What wil the livable cities of tomorrow look like?
Cities can be the 21st. Century’s primary engines of economic growth. If so, they will solve the problem that Erik Brynjolfsson and Andrew McAfee call the Great Decoupling of the Second Machine Age.
The West’s recent economic performance illustrates that the growing wealth of corporations has failed to generate a corresponding growth in employment. In fact, as the size of the economy grew, middle class workers participated in less of it.
There are many reasons for the decoupling, but are ever more powerful computer-based technologies mainly responsible for taking jobs away from people? If so, how we can fix the problem?
The machine-age economic crisis we are in started innocently enough.
The last century’s manufacturing economies got an efficiency boost when they adopted computerized information management systems. Computers leapt from research labs to the commercial sector just in time. Back then there were too few skilled people to manage out-of-control economies. OECD year-over-year growth in the post-war, golden economic age was about 5%.
Using automation to take the load off scarce human resources drove prosperity for everyone—at least initially. But as productivity improved and markets matured, economic growth stalled.
But computers kept improving. Then came the Internet. Together they allowed trade and logistics systems to get faster and more reliable. That meant goods could be manufactured in remote regions of the world at far lower cost than in Western nations, then shipped to waiting consumers. Factories from Ontario to Ohio shut their doors, priced out of the market by foreign workers. Millions lost their jobs.
The wealthy in North America did well because they controlled the levers of the information economy. Middle class workers, on the other hand, saw more and more of their jobs made redundant by the same smarter machines spawning globalization. Is that trend slowing? The sobering truth is that as machines continue to “learn” they are only just beginning to show how disruptive of the economic status quo they can be.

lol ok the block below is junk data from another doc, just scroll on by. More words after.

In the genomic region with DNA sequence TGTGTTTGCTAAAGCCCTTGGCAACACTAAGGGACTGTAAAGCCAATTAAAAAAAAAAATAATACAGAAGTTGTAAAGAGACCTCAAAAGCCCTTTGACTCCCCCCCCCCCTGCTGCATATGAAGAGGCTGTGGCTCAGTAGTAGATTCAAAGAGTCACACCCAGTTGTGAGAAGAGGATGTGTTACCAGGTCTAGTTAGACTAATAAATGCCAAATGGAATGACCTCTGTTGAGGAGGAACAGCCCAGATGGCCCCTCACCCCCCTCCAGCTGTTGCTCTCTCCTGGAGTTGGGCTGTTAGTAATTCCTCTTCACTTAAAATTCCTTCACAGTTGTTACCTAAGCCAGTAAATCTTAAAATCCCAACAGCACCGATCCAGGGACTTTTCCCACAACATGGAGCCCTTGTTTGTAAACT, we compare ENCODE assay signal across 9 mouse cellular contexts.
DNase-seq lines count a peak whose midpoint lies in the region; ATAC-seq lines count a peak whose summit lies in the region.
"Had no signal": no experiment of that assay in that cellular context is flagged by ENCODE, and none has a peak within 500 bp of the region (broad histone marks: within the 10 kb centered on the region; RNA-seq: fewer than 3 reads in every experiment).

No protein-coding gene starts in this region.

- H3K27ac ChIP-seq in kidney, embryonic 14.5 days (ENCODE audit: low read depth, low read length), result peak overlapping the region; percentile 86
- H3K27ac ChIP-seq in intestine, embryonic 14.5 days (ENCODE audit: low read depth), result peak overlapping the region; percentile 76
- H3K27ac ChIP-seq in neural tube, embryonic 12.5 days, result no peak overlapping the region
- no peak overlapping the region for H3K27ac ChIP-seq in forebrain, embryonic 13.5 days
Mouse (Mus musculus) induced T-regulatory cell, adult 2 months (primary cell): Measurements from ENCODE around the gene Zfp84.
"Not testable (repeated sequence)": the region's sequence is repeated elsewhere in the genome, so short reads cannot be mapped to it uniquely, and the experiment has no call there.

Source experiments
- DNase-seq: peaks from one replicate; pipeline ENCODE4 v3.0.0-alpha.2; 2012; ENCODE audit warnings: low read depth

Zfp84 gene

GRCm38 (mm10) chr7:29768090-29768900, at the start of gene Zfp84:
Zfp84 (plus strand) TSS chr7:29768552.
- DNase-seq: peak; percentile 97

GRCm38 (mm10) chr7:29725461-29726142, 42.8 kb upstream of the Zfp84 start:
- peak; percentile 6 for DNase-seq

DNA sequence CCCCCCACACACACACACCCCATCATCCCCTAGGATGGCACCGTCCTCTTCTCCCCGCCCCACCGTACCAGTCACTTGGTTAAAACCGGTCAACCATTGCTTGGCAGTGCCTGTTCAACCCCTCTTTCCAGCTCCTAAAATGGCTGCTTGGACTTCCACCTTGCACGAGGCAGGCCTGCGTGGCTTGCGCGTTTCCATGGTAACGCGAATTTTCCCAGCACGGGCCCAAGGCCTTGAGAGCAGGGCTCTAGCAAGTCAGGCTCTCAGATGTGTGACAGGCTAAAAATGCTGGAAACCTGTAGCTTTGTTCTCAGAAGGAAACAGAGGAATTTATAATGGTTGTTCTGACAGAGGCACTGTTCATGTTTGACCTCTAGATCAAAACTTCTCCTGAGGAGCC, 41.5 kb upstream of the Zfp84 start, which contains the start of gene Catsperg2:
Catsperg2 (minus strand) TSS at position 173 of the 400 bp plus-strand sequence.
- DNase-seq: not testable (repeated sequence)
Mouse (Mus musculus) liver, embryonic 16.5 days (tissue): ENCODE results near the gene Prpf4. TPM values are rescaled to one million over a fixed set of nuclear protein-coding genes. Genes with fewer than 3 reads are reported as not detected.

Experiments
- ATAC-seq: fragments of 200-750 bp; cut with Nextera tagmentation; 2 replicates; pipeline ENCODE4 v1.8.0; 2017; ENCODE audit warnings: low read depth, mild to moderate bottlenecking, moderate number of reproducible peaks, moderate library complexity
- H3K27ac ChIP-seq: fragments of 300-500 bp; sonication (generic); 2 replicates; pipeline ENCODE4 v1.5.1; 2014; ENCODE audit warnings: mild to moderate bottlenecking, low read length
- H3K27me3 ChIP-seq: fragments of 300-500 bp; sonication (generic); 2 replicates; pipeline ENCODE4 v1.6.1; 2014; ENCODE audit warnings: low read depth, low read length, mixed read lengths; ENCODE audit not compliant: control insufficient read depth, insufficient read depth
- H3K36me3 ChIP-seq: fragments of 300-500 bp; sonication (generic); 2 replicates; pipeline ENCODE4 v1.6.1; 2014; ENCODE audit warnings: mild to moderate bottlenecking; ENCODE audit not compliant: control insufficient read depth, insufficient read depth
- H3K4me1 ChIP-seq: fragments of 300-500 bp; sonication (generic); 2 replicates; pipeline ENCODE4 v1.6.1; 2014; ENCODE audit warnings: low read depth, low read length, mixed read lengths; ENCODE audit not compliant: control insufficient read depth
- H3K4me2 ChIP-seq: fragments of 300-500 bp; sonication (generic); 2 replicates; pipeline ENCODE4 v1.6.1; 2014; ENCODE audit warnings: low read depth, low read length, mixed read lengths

Brynjolfsson and McAfee argue we have pulled information technology levers too far. The economic decoupling of wealth from employment cannot continue without causing existential threats to our social structure.
Better cities are an answer to that threat.
In the old consumer economy people made a living using up resources to produce goods that got thrown away. What a waste. In the new Urban Symbiosis Economy (as we here at MESH Cities call it) people are employed as a function of creating better cities for everyone.
Here is the secret economists have yet to learn: well-designed, more livable cities offer almost infinite potential for economic growth. That growth is localized and tangible. It employees people near where they live. And focusing economies on cities rather than on consumer goods drives a range of benefits not the least of which is environmental sustainability.
Better housing in cities fosters stable, prosperous families for whom education is a right as well as a responsibility. Mass transit that is as efficient as it is affordable reduces the need for cars while connecting more workers with employers. Fewer cars means less space allocated to roads, parking, and maintenance infrastructure. Cities will be able to house more people in the same land area. Demands for green field expansion will ease.
The need for non-renewable resources will also drop meaning less pollution and a reduction in greenhouse gasses. We’ll get healthier too. Environmentally caused diseases will ease off as cities get cleaner.
Paradoxically—given the economic crisis they’ve contributed to—the life blood of better cities will be connected, smarter computers. Internet of Things appliances will be the electric washing machines or refrigerators of the urban age, liberating people from mundane, non value-adding tasks while creating new jobs employing millions.
Computers will power sharing economies too.
Why pay to have a unique resource that sits idle most of the time when you and ten of your neighbours can share it? Everyone saves, but back when people lived in small towns they got to know there neighbours in part because they had to share. Sharing helped people live better lives in an age of relative scarcity. It also helped forge resilient, sustainable communities. Computers will help us go back to the future.
Smarter Cities offer an almost endless array of social benefits, too many to list here. In the short to mid term, however, they bring a “New Deal-like” way to kickstart the West’s stagnant economies while, at the same time, improving the environment and keeping people employed.
Let’s get our policy makers to embrace the one proven alternative to the Great Decoupling’s economic and environmental destruction—better cities. We know they work. It is time to recouple economic stimulus with greater social benefit.
The urban renaissance economy is arriving. Will you join it?